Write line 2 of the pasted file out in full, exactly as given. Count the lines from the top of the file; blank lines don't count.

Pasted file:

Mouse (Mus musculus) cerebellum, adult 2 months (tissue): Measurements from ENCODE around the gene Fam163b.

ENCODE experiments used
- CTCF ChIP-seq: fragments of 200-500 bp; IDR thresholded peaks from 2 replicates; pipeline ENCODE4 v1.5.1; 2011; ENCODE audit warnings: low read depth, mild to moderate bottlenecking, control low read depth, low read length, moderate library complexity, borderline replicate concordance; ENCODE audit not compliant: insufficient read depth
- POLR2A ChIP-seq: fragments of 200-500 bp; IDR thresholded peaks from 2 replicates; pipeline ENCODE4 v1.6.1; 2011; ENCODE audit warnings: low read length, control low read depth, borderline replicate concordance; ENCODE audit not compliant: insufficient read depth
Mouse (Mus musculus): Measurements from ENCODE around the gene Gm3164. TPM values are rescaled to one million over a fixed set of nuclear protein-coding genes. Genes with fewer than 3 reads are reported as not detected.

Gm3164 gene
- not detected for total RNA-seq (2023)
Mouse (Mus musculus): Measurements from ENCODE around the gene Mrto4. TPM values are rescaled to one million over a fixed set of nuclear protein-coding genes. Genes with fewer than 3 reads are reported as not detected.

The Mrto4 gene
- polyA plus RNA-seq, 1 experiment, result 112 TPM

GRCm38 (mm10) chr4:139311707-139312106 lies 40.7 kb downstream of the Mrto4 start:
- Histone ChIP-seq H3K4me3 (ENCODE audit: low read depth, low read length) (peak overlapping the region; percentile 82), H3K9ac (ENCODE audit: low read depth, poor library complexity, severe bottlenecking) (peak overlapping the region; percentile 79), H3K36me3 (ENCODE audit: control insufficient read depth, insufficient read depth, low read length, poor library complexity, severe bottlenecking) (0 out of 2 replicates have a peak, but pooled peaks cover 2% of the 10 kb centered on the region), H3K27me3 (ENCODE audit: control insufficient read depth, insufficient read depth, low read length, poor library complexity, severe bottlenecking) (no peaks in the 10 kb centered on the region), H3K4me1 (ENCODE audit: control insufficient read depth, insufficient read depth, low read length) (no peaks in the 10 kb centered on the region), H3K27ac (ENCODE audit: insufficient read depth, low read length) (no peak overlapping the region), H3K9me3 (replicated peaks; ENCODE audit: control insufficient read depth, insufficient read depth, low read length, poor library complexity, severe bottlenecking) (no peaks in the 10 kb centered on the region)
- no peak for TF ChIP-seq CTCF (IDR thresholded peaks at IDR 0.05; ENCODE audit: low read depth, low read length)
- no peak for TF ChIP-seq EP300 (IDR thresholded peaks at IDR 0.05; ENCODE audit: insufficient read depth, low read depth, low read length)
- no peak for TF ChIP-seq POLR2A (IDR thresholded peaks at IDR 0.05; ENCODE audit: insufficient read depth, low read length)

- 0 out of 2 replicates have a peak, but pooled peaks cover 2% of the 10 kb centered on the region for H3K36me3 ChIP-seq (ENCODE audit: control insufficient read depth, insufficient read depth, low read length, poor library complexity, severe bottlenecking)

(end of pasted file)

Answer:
ENCODE experiments used